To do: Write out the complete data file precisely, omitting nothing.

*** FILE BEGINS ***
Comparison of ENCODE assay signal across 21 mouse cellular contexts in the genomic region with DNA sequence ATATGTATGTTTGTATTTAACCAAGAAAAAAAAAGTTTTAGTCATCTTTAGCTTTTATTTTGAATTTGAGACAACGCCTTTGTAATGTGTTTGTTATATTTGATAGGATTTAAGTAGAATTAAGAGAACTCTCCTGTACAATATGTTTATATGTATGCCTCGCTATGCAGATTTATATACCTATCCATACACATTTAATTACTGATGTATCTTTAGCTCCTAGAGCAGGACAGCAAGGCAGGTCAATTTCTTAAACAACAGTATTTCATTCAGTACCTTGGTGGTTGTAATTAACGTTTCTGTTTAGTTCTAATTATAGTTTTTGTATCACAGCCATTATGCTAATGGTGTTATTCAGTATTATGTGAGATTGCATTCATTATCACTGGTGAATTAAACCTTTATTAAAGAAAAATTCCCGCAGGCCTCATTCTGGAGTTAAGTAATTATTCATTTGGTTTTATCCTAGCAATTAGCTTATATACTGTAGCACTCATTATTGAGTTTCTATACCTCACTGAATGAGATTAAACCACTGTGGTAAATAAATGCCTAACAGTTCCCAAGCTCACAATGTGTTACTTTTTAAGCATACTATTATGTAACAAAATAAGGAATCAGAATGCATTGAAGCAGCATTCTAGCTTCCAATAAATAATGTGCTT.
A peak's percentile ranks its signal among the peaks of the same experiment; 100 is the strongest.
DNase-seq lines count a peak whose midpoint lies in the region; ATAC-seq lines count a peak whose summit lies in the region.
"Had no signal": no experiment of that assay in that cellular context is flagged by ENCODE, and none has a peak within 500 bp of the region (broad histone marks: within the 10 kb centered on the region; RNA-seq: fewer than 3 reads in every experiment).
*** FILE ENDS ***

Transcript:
Comparison of ENCODE assay signal across 21 mouse cellular contexts in the genomic region with DNA sequence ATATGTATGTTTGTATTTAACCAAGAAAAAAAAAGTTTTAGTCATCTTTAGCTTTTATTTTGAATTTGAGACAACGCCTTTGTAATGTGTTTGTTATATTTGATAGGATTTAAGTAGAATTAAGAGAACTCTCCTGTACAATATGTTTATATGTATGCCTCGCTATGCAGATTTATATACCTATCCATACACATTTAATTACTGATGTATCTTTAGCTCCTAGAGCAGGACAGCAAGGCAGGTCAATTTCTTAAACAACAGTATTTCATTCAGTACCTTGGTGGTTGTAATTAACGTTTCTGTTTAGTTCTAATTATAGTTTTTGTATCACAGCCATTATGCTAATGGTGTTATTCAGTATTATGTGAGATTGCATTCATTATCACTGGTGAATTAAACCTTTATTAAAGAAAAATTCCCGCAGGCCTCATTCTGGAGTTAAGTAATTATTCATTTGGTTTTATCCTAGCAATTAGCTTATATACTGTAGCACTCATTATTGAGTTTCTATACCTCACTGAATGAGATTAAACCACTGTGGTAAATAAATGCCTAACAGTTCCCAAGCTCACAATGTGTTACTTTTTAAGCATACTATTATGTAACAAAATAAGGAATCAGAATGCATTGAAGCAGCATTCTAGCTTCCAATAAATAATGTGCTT.
A peak's percentile ranks its signal among the peaks of the same experiment; 100 is the strongest.
DNase-seq lines count a peak whose midpoint lies in the region; ATAC-seq lines count a peak whose summit lies in the region.
"Had no signal": no experiment of that assay in that cellular context is flagged by ENCODE, and none has a peak within 500 bp of the region (broad histone marks: within the 10 kb centered on the region; RNA-seq: fewer than 3 reads in every experiment).